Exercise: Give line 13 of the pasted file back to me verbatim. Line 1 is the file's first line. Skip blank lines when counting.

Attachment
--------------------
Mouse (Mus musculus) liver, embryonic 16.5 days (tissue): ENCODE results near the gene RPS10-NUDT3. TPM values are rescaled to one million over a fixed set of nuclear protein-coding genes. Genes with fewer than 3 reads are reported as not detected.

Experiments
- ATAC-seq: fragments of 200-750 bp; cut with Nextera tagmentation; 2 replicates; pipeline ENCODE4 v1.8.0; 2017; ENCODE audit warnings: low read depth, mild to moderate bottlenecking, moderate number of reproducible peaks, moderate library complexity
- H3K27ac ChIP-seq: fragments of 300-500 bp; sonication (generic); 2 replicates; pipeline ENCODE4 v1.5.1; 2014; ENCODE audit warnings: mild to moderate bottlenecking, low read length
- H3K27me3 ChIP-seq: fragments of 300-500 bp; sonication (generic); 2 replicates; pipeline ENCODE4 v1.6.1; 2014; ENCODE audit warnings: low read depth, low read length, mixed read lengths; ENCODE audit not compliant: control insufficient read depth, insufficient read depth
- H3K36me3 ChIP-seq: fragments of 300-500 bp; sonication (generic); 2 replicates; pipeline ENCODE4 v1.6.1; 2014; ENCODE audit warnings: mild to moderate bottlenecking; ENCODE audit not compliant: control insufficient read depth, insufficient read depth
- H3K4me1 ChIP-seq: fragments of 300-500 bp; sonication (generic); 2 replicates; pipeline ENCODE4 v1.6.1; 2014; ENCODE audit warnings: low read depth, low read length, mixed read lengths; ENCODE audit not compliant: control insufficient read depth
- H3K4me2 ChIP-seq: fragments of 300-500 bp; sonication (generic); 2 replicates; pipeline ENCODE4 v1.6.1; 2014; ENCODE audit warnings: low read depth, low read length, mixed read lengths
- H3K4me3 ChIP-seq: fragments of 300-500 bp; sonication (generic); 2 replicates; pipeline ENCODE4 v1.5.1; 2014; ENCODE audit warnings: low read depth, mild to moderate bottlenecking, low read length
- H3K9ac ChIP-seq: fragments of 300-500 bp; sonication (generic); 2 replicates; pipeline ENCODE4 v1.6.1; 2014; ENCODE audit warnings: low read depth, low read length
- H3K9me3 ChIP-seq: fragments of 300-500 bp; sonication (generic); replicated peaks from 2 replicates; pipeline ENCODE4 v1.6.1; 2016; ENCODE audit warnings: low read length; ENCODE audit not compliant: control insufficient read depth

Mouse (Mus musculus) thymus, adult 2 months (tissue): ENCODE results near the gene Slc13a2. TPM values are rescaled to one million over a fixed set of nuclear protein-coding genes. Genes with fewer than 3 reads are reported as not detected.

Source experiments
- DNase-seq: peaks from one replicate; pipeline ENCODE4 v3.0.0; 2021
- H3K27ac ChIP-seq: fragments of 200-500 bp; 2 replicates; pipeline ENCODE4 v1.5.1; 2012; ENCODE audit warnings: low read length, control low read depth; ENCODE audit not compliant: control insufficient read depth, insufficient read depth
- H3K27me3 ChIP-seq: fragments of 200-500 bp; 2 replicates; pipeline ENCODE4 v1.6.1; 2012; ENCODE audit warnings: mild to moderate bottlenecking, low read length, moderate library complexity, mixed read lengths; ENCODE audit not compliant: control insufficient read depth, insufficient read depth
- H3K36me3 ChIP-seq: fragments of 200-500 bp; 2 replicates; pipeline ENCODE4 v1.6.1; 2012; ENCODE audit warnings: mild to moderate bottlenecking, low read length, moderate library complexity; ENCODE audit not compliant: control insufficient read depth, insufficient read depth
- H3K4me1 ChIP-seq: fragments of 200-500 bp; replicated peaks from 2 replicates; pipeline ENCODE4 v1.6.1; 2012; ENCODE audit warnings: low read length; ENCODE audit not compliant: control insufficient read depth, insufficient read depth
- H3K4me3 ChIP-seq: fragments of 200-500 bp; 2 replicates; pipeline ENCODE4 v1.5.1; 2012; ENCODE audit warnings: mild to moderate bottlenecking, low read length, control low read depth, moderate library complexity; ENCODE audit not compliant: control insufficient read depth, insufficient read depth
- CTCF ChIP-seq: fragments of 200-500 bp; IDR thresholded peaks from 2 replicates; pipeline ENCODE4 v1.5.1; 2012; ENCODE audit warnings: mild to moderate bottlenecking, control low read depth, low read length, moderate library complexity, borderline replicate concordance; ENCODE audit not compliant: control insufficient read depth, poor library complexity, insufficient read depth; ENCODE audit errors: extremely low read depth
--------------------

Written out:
Source experiments